[14C]Butyrate uptake measurements and kinetics
Cells were seeded on 24-well plates at 105 cells/cm2, and the assays were performed 2 days later, when cultures were confluent. In Caco-2 cells, uptake was studied at least 5 days after reaching confluence. Cell monolayers were washed twice with 0.5 ml of HBSS (Hanks balanced salt solution) containing 10 mM Hepes (pH 7.5) (buffer A) and incubated in this buffer for 30 min at 37 °C or, alternatively, pre-equilibrated for 15 min at 4 °C. Buffer A was replaced with 0.5 ml of HBSS containing 10 mM Pipes (pH 6.5) (buffer B) and [1-14C]butyrate (American Radiolabeled Chemicals, St. Louis, MO, U.S.A.; 56 mCi/mmol, 1 mCi/ml) and cells were incubated for 30 min at 37 or 4 °C. Cells were then washed twice with ice-cold buffer B, [1-14C]butyrate was extracted with 1 ml of ethanol for 30 min, and radioactivity was measured. All values were corrected by subtracting zero time radioactivity. Protein concentration was determined in each well after butyrate extraction by solubilization of the monolayers with 0.1 M NaOH in PBS and using the DC protein assay (Bio-Rad, Madrid, Spain).
Butyrate uptake kinetics were determined by adding unlabelled butyrate to the standard uptake buffer containing constant tracer amounts of [1-14C]butyrate. Kinetic data were either analysed for simple Michaelis–Menten kinetics using hyperbolic nonlinear regression analysis after subtraction of butyrate uptake at 4 °C, or fitted to an equation considering a hyperbolic transport with an added linear component (using only uptake data at 37 °C): v0=(Vmax·[B]/(Km+[B]))+(K′·[B]), where [B] is butyrate concentration and K′ is the slope of the linear component.
Competition studies and treatment with inhibitors and activators
For competition experiments, acetate, L-lactate and unlabelled butyrate were used. For studies employing transport inhibitors, a 15-min pretreatment was carried out in buffer B at 37 °C with the different agents [4-CHC (α-cyano-4-hydroxycinnamate), sodium hydrosulfide (NaHS) and DIDS; Sigma]. The effects of bicarbonate, sodium, antimycin A, mannitol, amiloride, acetazolamide, PMA, ingenol-3-angelate (all from Sigma), rottlerin and BSM (bisindolylmaleimide I) (both from Calbiochem, Darmstadt, Germany) were also analysed.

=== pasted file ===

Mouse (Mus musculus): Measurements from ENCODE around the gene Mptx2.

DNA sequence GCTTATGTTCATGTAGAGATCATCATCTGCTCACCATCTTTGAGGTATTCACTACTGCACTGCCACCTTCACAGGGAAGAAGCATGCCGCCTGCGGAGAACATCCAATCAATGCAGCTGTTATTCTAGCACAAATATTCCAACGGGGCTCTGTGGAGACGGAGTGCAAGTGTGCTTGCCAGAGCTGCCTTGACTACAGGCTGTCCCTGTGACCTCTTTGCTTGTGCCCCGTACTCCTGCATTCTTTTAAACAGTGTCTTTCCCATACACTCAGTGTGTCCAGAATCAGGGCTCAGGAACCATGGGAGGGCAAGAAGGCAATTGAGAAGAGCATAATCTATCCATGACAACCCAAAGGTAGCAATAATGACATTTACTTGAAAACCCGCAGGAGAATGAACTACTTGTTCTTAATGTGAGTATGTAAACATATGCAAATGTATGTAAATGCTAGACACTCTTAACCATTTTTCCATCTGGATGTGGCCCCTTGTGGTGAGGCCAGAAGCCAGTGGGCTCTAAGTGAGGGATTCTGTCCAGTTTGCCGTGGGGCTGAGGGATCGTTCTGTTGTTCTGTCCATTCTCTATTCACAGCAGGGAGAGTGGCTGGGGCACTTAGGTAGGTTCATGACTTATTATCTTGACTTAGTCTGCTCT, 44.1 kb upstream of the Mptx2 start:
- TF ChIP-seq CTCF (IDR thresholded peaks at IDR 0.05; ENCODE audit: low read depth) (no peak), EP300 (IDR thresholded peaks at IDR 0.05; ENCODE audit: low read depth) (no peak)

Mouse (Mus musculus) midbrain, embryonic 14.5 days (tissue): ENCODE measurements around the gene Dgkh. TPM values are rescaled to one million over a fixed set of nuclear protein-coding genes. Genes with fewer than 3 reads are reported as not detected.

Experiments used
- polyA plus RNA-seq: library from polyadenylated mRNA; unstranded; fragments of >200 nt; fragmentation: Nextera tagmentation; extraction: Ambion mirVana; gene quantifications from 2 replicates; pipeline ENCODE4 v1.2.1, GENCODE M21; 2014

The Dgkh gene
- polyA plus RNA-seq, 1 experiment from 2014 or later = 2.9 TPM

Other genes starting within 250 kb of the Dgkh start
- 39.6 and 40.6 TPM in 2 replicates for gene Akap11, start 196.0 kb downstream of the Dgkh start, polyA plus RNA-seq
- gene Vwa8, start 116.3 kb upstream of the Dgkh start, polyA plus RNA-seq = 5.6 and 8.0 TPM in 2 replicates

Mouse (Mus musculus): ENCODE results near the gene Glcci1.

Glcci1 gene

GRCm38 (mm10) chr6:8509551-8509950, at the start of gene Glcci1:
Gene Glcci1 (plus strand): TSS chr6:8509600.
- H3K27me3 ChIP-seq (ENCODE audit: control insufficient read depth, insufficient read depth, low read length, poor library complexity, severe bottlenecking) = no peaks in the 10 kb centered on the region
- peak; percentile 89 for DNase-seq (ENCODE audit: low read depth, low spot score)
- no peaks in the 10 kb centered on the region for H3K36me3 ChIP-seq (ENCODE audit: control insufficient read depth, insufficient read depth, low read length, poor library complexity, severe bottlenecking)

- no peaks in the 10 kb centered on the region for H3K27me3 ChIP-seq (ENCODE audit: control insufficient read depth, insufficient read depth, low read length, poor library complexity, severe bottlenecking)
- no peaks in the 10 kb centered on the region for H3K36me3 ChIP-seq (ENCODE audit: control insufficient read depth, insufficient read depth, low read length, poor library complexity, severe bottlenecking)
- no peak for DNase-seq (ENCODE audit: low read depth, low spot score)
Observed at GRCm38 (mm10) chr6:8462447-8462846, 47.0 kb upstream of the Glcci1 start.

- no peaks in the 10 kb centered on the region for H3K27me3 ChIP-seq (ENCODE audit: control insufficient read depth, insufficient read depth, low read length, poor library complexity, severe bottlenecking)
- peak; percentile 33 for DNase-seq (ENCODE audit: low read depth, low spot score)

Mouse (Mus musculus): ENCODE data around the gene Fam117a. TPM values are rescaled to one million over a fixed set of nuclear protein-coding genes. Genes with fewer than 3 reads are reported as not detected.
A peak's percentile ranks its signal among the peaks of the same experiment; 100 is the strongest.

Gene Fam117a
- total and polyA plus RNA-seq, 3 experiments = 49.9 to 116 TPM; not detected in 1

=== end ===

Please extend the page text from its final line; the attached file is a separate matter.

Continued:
Gene silencing using interference RNA
MCT1 gene silencing was performed on BCS-TC2 cells using two different synthetic siRNAs (small interfering RNAs) : si1sense GCAGUAUCCUGGUGAAUAAdTdT in a duplex with si1-antisense UUAUUCACCAGGAUACUGCdTdG, and si2-sense CGAAUAAAGAUAGGAUUGGdTdT in a duplex with si2-antisense CCAAUCCUAUCUUUAUUCGdTdT, all purchased from Sigma-Proligo. A scrambled siRNA was also added as a control. Transfection of siRNAs was carried out using Escort IV (Sigma) according to the manufacturer's instructions. After transfection, the cells were cultured for 72 h under standard culture conditions and the change of MCT1 expression was analysed using Western blotting. The uptake of [14C]butyrate in transfected cells was examined in parallel cultures under identical conditions.
RT (reverse transcriptase)–PCR analysis was carried out using total RNA [isolated using the ToTALLY RNA kit from Ambion (Austin, TX, U.S.A.)] and the SuperScript One-step RT–PCR kit (Invitrogen, Carlsbad, CA, U.S.A.) using gene-specific primer pairs (Table 1). Western-blot analysis was carried out as described in  using polyclonal anti-human MCT1 antibody (US Biological, Swampscott, MA, U.S.A.) or monoclonal anti-human vinculin (clone hVIN-1; Sigma), and peroxidase-conjugated rabbit anti-goat IgG (Jackson Immunoresearch Laboratories, West Grove, PA, U.S.A.) or goat anti-mouse IgG (Bio-Rad). Signals were visualized using an ECL® kit (Amersham Biosciences, Little Chalfont, Bucks., U.K.) on a LAS-3000 detector (Fujifilm, Düsseldorf, Germany) and densitometric analysis was carried out using Multi Gauge v3.0 software (Fujifilm). Alkaline phosphatase activity (a marker of colonic epithelium differentiation) was measured in cell extracts obtained as described in  using the ALP 10 kit (Sigma).